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The One Ring Forums: Tolkien Topics: Reading Room:
**An Unexpected Party** - 10. A few thematic questions…simple stuff... the Narrator, Social Class, Anachronism, Fairy Tales...
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Curious
Half-elven


Apr 1 2009, 9:53pm

Post #76 of 91 (114 views)
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I don't find Farmer Giles' [In reply to] Can't Post

victory unexpected at all. He has already established that he is the only one who can deal with the dragon. The only question is whether he will voluntarily submit to the King. And to me that seems unlikely.

Nor do I find it unexpected that the magic goes to the right child in Smith of Wootton Major.

Indeed, eucatastrophe seems almost by definition similar to deus ex machina, which most stories consider a flaw and attempt to avoid. I think Tolkien gets away with it, and even turns it into a virtue, but I don't see that device used much in his other works, let alone fairy stories in general.


Dreamdeer
Valinor


Apr 2 2009, 4:19am

Post #77 of 91 (89 views)
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I find the choice of child very unexpected indeed... [In reply to] Can't Post

...and peculiarly moving.

Life is beautiful and dangerous! Beware! Enjoy!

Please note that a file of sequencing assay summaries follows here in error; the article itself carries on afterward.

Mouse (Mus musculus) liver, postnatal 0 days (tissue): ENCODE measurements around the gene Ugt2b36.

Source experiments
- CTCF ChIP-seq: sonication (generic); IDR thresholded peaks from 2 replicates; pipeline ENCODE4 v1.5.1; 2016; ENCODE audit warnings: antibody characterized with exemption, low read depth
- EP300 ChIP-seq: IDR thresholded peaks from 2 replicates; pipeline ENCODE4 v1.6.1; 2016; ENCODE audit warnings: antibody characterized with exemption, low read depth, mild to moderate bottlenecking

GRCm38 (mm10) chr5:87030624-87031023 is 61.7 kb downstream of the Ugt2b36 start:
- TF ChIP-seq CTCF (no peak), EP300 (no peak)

sador
Half-elven

Apr 2 2009, 6:29am

Post #78 of 91 (111 views)
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Is it? [In reply to] Can't Post


In Reply To
200 years later, Galois Theory is used in nuclear physics.

I wouldn't be really surprised - nuclear physics use so many incredible formations! I once told someone that the Mathematicians are desperately trying to create obscure, impractical games (as Hilbert would like to) - only to have physicists discover a few years later that God actually used the brand-new game when He created the universe.

But nevertheless, I wasn't aware Galois Theory is used in nuclear physics. Could it be that you mixed Galois with Niels_Henrik_Abel, another genius which was researching pure Algebra at the same time, and also died young? Abel's work on commutative and non-commutative groups led to Lie's work on continuous groups, and the Abel-Lie algebra is used a lot in quantum physics.

I don't remember much of Galois Theory, save that it was actually very nice and beautiful - the best part of the course in Advanced Algebra I took sixteen years ago! Another neglected hobby. Frown

"There's more to come yet, or I'm mighty mistook" - Tom


sador
Half-elven

Apr 2 2009, 7:08am

Post #79 of 91 (95 views)
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So you're not such a radical after all! [In reply to] Can't Post

Well, perhaps in the US you might be considered so. But having grown up in a welfare state, your definition of kids' rights seems natural to me.
I do have a quibble with the terminology of "rights", though. I do not like the concept of natural rights at all, as if someone could just sit and idle around, but still has inalienable rights, by the mere fact of being born. But if you speak of society's obligations towards its members, I'm with you.

About education - I have my doubts. I agree with you that anyone should have the basic opportunity towards learning and self-betterment, but does that naturally include a college degree? To be more exact, how much does this include? The examples of Gates and Galois actually prove the contradicting theory - that people can achieve a lot without formal advanced education.